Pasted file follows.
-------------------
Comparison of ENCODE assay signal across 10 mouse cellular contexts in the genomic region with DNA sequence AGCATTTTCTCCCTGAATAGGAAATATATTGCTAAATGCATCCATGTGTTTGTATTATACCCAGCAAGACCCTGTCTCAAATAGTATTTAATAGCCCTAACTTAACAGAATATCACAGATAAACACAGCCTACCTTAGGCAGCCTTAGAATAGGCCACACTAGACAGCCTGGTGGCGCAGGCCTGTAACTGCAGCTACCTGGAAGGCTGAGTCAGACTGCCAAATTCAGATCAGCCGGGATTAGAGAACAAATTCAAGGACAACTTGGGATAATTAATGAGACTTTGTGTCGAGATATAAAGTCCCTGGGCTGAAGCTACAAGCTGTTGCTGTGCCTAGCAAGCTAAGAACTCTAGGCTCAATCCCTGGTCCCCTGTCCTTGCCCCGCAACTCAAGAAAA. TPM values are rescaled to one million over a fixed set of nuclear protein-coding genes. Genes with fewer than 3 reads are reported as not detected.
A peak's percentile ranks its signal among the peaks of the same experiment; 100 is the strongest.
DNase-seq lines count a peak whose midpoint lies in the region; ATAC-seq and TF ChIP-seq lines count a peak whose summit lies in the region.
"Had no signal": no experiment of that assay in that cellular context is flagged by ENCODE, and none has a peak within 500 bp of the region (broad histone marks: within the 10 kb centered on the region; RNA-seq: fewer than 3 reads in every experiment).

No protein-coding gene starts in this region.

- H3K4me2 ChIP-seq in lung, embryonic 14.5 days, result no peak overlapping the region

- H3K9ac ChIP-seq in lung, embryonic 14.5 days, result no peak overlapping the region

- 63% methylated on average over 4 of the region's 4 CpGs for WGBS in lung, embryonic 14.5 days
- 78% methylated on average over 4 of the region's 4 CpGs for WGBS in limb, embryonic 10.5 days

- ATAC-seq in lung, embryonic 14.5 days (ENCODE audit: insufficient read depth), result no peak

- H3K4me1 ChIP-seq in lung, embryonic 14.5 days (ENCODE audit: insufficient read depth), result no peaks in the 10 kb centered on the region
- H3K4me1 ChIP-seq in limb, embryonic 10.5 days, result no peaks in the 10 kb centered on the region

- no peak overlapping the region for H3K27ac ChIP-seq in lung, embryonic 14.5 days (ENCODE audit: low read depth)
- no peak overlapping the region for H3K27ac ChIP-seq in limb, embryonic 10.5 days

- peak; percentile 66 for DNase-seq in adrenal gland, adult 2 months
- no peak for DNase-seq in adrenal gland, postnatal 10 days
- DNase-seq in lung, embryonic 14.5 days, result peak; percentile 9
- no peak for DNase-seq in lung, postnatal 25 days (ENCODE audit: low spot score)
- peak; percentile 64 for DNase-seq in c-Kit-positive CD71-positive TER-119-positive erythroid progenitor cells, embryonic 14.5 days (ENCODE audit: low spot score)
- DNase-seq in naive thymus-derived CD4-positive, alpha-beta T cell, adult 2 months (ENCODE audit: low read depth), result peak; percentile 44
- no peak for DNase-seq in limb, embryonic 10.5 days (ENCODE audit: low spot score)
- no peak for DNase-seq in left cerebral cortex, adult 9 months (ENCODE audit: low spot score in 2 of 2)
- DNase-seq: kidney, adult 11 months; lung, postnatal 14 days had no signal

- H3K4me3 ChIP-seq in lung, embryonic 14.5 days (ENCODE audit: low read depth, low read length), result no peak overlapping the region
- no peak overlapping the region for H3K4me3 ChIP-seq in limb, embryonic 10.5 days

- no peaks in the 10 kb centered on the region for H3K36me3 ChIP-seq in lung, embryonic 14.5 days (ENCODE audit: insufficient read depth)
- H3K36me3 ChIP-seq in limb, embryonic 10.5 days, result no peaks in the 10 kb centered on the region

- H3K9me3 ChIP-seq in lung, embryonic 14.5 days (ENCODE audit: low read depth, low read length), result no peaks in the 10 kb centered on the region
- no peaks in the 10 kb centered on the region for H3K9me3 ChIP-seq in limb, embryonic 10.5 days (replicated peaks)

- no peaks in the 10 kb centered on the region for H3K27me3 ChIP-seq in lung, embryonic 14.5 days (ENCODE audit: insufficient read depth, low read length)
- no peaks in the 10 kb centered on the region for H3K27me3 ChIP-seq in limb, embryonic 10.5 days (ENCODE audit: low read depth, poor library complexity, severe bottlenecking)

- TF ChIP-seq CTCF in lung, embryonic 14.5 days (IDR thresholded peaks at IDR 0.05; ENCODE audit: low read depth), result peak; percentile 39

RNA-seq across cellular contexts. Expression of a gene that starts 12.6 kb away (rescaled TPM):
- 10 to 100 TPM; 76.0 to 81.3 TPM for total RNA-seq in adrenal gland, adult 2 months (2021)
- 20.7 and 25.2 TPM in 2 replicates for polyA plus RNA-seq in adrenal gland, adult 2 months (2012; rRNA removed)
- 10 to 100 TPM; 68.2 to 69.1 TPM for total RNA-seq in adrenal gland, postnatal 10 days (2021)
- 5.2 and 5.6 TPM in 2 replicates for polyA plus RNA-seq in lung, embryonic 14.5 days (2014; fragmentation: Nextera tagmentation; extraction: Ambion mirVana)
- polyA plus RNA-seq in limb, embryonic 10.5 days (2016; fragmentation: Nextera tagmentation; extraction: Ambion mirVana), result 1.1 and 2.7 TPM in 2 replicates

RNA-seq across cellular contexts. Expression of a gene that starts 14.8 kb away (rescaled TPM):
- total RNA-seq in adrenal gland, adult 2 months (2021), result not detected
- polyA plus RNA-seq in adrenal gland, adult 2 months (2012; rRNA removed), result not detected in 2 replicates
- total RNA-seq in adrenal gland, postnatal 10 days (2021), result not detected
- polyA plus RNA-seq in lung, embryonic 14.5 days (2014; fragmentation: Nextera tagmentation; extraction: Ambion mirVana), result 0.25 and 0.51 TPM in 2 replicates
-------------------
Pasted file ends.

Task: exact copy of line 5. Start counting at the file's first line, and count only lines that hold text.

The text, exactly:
No protein-coding gene starts in this region.